Assessing the effect of underreporting energy intake on dietary patterns and weight status.


OBJECTIVES To identify misreporting among older rural adults using a prediction algorithm and to compare dietary patterns of underreporters and plausible reporters. DESIGN In this cross-sectional study, diet information was assessed by five 24-hour recalls collected over 10 months. All foods were classified into 24 food subgroups. Demographic, health, and anthropometric data were collected via home visit. SETTING Rural Pennsylvania. SUBJECTS One hundred seventy-nine community-dwelling adults, aged 66 to 87 years. STATISTICAL ANALYSIS Cluster analysis. RESULTS Underreporters (n=43) were more likely than plausible reporters (n=133) to be overweight and less educated but did not differ by sex. Underreporters consumed fewer servings across the majority of food groups. Two dietary patterns were determined for all and plausible reporters, in both cases one of higher and one of lower nutrient density. Using only plausible reporters to determine dietary patterns was very similar to using all reporters. The correlation between energy intake and weight status was improved for plausible-reporting women, but not men. CONCLUSIONS Dietary patterns of plausible reporters were generally similar to that of all reporters; however, correlations with energy intake and weight status improved for women using only plausible reporters. Individuals may not accurately report dietary intake. Those obtaining diet reports should be aware of reporting errors before making decisions about dietary adequacy.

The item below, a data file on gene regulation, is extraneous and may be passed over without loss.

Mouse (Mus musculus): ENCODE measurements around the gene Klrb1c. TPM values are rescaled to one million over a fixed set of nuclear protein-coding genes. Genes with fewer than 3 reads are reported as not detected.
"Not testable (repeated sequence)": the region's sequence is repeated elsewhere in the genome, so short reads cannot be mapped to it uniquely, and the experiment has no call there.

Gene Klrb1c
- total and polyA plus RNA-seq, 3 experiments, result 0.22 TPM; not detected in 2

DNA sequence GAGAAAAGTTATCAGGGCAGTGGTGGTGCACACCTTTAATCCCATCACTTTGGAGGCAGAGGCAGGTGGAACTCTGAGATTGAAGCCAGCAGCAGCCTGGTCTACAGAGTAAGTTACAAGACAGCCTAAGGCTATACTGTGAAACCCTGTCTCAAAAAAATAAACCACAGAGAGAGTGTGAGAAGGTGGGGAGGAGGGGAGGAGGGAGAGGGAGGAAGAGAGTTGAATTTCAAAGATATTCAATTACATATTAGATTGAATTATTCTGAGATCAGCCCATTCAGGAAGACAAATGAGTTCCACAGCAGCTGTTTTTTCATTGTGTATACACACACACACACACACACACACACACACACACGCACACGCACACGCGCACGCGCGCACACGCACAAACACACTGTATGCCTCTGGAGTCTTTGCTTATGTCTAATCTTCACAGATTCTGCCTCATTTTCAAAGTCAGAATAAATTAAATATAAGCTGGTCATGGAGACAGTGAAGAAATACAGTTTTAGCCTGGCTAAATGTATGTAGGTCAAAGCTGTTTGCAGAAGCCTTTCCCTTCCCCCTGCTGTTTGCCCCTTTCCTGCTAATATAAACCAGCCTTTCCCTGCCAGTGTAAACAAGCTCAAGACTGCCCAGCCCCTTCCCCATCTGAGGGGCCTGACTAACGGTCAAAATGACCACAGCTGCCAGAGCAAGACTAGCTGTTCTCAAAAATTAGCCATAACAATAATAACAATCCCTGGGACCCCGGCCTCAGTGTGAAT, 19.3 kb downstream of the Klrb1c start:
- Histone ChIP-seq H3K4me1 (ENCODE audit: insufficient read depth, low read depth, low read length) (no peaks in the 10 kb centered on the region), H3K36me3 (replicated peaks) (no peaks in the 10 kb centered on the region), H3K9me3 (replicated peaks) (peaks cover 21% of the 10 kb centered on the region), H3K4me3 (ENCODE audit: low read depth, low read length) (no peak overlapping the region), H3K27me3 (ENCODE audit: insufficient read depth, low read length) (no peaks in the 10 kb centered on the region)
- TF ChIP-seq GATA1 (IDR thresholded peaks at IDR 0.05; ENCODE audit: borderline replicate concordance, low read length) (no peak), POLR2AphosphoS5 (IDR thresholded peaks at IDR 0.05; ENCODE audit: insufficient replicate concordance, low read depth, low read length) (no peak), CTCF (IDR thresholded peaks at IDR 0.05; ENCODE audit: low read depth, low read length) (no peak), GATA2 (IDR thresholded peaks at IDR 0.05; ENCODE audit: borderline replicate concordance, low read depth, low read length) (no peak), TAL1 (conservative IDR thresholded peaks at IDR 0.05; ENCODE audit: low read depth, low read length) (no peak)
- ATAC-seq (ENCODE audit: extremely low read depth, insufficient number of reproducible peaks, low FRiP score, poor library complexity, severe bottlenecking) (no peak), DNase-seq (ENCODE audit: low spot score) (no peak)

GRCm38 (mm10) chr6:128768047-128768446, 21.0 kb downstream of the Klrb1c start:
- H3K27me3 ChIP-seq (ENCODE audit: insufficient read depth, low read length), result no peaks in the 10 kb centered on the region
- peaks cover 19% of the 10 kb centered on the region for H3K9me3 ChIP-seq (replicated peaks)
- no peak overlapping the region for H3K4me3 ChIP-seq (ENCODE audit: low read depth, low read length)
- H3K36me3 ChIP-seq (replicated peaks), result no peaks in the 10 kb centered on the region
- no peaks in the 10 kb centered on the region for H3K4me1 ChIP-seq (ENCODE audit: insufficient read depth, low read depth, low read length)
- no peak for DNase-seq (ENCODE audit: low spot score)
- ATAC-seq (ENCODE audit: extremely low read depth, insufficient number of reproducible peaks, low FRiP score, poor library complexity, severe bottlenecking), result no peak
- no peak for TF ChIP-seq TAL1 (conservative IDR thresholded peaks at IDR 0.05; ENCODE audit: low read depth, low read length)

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@article{Bailey2007AssessingTE, title={Assessing the effect of underreporting energy intake on dietary patterns and weight status.}, author={Regan L Bailey and Diane Mitchell and Carla K. Miller and Helen Smiciklas-Wright}, journal={Journal of the American Dietetic Association}, year={2007}, volume={107 1}, pages={64-71} }